Last year concerns were expressed by the National Air Transportation Association that federal grants were being awarded to airports, who in turn ramped up to provide airline services, at times in competition with existing businesses. It is, in fact, one of a broader array of issues that appear to be surfacing directly as a cause of decisions and pressures being put on airports and businesses by the airlines. For airports, the core issue is air service; for private service companies, it's not allowing the public sector to have an unfair competitive advantage. For the air carriers, it's all about costs.
A man who finds himself at the center of this debate is Bruce Carter, A.A.E., director of aviation for Quad City International Airport in Moline, Ill. He has been named chair of the new Aviation Ground Services Association (AGSA), an affiliate of the American Association of Airport Executives.
According to Carter, the new association grew out of a ‘level of interest' meeting held this spring in Sarasota, Fla. "It was a standing room only crowd with 80 airports and five airlines represented," says Carter. "That much interest led to AAAE forming this organization. With their expertise in training, we felt that AAAE was the best mechanism to try to establish operational and training standards.
"I would welcome the Signatures, the Midcoasts, the independent FBOs to be a part of the organization so that we can all be on the same page as it relates to maintaining air service," Carter says. "I don't think we can afford to lose more service to the gateways."
He says the current environment should present opportunities for partnerships between airports and service providers. "You have some FBOs who are entrepreneurs and might be able to see a situation where they may have an opportunity to get their people trained to do above and below wing at a cost-effective rate."
According to Carter, central goals for the AGSA, offering professional training to airports in the airline servicing/refueling business or are looking at it to bring standardization to airline procedures. "As you know, each carrier has its own operations manual," says Carter.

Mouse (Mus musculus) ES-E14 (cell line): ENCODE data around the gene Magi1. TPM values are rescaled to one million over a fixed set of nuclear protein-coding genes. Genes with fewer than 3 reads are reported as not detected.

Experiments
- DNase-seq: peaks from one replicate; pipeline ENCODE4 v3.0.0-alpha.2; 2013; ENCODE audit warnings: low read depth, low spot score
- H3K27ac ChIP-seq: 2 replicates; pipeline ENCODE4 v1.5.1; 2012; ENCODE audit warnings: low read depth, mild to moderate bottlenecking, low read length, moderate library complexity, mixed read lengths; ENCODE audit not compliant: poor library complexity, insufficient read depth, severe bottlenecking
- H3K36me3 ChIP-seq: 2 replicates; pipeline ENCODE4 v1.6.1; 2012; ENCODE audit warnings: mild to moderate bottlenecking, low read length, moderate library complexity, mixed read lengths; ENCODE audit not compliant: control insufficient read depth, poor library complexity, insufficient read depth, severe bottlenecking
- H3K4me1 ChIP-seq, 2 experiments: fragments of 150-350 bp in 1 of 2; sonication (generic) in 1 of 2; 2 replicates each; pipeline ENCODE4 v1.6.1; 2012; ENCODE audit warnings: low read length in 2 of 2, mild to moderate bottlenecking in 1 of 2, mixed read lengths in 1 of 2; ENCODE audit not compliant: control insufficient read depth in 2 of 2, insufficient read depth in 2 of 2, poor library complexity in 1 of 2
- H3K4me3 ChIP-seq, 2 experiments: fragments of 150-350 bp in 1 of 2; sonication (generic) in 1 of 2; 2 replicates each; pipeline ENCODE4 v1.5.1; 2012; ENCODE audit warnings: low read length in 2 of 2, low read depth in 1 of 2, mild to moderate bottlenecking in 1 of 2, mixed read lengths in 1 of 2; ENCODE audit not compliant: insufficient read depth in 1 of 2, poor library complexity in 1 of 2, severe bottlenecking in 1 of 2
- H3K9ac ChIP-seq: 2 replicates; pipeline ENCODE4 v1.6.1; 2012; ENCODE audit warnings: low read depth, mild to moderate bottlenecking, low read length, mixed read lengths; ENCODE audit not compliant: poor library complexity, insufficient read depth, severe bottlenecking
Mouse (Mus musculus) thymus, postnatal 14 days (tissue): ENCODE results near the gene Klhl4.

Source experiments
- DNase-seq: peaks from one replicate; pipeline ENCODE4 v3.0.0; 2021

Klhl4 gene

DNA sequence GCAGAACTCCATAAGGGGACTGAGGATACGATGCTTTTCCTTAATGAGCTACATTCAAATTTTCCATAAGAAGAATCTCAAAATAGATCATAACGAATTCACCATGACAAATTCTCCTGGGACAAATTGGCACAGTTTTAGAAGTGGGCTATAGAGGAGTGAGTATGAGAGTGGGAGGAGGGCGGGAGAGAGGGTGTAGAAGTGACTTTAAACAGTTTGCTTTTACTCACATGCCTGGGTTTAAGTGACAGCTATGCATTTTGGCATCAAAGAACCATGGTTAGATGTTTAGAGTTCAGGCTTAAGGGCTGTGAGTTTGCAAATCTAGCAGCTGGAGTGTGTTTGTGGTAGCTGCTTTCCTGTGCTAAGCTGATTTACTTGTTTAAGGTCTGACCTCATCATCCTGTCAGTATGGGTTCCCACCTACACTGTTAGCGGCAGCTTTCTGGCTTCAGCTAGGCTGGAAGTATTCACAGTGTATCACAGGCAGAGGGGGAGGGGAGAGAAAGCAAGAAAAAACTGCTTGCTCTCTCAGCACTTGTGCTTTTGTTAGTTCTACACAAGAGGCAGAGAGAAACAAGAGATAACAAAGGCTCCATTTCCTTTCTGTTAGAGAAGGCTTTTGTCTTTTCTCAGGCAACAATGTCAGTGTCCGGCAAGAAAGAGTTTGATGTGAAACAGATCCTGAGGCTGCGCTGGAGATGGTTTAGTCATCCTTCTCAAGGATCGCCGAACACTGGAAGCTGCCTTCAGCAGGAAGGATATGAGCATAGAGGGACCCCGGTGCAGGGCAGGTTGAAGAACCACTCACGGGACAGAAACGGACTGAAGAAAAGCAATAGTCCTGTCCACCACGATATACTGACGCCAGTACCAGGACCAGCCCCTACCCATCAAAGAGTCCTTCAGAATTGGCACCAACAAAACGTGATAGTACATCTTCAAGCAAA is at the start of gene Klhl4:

[It should be noted that NATA formed an affiliate, the Airline Services Council, in the 1990s, with airline standardization as a central goal as well.]
"One of the things that's going to happen with this organization is to have training standards that would be able to be developed to have all airlines and third-party service handlers all on the same page on how you're going to do the service," says Carter.
The Driving Force
For airports Carter believes the primary focus is on maintaining and attracting air service. As airports are pushed to find new ways of operating and generating revenue — led by the carriers' emphasis on cost reduction — some are looking at into-plane refueling and/or other airline services.
"The reason this whole thing was organized was there are a lot of small and medium-sized airports around the country that are worried about protecting their air service," Carter explains. "I know there are some airports that are using FBOs to do their above and below wing.
"There was a concern on the part of NATA that this organization that we're developing was going to ace out the FBO. I don't think that's the case.
"You can go up to Flint, Mich. where Jim Rice was able to attract American Airlines with new non-stop service to O'Hare. Flint had no O'Hare service. He was able to get with their FBO to be the third-party operator. It was a win-win situation for the FBO, American Eagle and for Flint."